Qatar's emir, though, retains most of the power and Sheik Hamad said he did not believe its people were ready for a constitutional monarchy. But Sheik Hamad said Qatar's reforms were in the early stages and would continue.
"Our people are frustrated by the lack of democracy," he said. "If we don't open the door [to peaceful reform], someone will break down the door."
While the Qatari official portrayed his nation's reforms as domestically driven, many in the audience -- including a Saudi woman who said she was afraid her conservative kingdom was being asked to democratize and modernize at dangerous "hyperspeed" -- expressed suspicion change was being enforced by the US.
America's credentials as a reformer also were questioned. The chaos and violence of post-Saddam Iraq was cited, as were accusations the US was sidelining Yasser Arafat, the elected leader of the Palestinian people.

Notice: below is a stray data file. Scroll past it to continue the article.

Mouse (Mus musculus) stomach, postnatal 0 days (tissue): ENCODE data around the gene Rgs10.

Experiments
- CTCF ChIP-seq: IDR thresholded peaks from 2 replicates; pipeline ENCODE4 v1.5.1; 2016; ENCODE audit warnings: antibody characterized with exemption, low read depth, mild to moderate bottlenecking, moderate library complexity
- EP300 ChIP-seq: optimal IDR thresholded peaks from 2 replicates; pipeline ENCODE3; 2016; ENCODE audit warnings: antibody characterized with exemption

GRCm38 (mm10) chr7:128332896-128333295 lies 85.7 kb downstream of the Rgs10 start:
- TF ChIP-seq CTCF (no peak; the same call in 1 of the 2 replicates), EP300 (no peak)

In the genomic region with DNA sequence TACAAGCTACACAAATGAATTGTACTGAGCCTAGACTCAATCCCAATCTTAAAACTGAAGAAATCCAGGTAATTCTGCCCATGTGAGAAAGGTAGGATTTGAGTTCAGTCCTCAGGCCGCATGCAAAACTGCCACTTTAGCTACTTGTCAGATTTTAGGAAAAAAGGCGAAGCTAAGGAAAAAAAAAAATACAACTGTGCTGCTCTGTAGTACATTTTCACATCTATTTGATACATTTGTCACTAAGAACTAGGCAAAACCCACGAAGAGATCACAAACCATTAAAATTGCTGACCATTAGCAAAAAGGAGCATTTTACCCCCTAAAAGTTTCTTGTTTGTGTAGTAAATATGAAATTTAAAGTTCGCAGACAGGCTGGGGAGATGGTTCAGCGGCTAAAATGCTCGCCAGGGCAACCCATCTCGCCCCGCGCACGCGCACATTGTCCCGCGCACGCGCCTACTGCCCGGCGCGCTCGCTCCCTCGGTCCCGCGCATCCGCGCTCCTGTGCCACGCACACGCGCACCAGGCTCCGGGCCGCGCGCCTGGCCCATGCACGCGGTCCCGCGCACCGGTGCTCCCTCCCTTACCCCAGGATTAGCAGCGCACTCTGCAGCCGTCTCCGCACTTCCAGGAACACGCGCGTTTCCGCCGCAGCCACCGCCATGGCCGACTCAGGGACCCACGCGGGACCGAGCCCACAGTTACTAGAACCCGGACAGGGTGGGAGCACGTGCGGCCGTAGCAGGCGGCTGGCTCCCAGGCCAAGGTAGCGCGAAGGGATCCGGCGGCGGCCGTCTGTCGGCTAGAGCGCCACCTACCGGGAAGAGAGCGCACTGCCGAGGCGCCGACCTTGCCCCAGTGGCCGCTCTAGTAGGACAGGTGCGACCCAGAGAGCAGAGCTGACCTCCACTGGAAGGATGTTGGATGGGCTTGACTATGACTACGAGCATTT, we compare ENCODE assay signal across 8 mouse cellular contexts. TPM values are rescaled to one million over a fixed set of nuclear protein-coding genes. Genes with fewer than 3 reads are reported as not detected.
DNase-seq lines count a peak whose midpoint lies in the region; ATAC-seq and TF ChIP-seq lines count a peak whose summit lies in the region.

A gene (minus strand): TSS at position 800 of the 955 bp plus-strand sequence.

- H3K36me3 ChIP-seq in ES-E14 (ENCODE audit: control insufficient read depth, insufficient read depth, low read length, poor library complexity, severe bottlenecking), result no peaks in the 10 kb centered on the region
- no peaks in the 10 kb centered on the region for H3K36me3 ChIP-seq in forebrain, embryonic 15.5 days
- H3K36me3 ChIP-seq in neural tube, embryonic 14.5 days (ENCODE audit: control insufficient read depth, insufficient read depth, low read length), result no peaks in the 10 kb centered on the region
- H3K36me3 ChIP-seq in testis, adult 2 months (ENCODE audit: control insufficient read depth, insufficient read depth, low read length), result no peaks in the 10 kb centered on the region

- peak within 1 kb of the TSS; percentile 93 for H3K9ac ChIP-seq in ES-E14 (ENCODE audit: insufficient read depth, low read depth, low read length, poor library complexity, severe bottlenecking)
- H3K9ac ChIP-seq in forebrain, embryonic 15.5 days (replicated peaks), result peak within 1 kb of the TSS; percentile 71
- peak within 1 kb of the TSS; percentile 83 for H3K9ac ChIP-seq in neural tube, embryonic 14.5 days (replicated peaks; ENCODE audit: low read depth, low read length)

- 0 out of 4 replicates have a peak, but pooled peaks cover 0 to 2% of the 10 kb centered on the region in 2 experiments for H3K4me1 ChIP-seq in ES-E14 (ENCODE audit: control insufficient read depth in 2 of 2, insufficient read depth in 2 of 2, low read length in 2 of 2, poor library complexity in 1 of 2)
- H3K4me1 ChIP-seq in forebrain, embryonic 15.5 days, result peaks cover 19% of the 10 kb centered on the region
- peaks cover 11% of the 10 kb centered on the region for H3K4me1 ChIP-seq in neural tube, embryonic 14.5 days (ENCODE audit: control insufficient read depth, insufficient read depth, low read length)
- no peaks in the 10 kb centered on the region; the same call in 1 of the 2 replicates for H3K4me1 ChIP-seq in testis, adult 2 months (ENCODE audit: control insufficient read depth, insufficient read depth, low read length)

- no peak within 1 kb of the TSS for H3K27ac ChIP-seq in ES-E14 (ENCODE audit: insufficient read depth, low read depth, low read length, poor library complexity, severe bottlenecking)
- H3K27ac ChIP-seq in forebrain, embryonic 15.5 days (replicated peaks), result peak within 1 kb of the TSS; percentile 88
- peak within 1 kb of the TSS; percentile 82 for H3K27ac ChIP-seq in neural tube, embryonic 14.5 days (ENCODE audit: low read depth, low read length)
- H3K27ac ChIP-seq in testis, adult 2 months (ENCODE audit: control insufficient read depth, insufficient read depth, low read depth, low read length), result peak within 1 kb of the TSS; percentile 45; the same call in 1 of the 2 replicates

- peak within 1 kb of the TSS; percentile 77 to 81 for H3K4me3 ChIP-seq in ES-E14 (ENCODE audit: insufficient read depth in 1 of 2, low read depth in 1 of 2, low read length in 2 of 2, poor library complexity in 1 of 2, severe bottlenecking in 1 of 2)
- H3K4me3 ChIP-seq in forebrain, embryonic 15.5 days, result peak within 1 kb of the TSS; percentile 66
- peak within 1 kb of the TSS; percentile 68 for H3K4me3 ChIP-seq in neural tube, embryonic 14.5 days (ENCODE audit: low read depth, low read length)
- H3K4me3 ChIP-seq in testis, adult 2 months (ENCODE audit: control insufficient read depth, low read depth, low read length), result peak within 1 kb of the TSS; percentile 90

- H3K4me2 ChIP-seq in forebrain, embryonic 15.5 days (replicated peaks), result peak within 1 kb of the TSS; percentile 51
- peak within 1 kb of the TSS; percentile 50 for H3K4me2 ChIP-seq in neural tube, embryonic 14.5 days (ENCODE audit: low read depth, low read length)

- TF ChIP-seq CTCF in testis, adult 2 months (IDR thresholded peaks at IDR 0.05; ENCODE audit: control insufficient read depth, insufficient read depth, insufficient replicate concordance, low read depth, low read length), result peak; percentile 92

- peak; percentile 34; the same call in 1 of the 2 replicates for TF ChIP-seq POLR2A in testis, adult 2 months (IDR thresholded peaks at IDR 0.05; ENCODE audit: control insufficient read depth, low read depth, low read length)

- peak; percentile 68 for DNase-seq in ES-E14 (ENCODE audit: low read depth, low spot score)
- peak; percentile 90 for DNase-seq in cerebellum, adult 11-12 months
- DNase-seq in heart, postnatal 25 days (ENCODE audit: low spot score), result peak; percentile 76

"What has democracy done for the people who are downtrodden? Those are serious questions asked by the people," summed up Arab League Secretary-General Amr Moussa, a panelist.
Moussa accused the US of planning the region's future without consulting its people or its leaders, and without giving Arabs credit for their own attempts to change.
Democracy "is a process and the process has started. There are elections all over the place," Moussa said. "We believe we have to link up with the 21st century, but it can never be imposed."
At a news conference, World Economic Forum founder Klaus Schwab said that while politics would take most of the headlines at the conference, improving business and social conditions across the region were also important.